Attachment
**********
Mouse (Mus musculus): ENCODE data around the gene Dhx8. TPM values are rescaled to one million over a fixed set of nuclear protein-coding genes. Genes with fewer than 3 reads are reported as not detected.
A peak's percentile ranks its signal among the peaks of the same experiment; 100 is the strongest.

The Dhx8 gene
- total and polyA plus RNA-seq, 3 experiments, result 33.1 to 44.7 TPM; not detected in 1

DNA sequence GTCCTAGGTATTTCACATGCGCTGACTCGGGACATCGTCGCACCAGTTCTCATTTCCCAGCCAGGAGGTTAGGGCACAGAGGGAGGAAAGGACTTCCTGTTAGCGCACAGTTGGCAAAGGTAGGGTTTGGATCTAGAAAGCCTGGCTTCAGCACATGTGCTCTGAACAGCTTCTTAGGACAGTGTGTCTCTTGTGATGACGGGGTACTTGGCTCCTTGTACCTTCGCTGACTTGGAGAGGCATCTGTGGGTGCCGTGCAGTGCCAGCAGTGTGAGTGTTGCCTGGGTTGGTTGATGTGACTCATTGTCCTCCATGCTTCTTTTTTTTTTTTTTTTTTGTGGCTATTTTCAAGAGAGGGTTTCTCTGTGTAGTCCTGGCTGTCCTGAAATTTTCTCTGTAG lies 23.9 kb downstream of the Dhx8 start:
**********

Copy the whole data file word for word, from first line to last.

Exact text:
Mouse (Mus musculus): ENCODE data around the gene Dhx8. TPM values are rescaled to one million over a fixed set of nuclear protein-coding genes. Genes with fewer than 3 reads are reported as not detected.
A peak's percentile ranks its signal among the peaks of the same experiment; 100 is the strongest.

The Dhx8 gene
- total and polyA plus RNA-seq, 3 experiments, result 33.1 to 44.7 TPM; not detected in 1

DNA sequence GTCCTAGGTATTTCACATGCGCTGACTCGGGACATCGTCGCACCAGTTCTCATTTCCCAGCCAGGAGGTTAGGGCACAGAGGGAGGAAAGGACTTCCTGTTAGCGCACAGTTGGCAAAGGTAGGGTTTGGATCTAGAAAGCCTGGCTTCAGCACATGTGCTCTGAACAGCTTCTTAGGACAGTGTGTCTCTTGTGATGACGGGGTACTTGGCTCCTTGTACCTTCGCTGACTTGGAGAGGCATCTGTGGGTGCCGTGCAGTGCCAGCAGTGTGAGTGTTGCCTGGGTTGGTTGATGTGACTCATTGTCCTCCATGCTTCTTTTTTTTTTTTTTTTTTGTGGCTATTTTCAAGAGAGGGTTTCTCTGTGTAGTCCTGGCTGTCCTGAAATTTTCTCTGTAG lies 23.9 kb downstream of the Dhx8 start: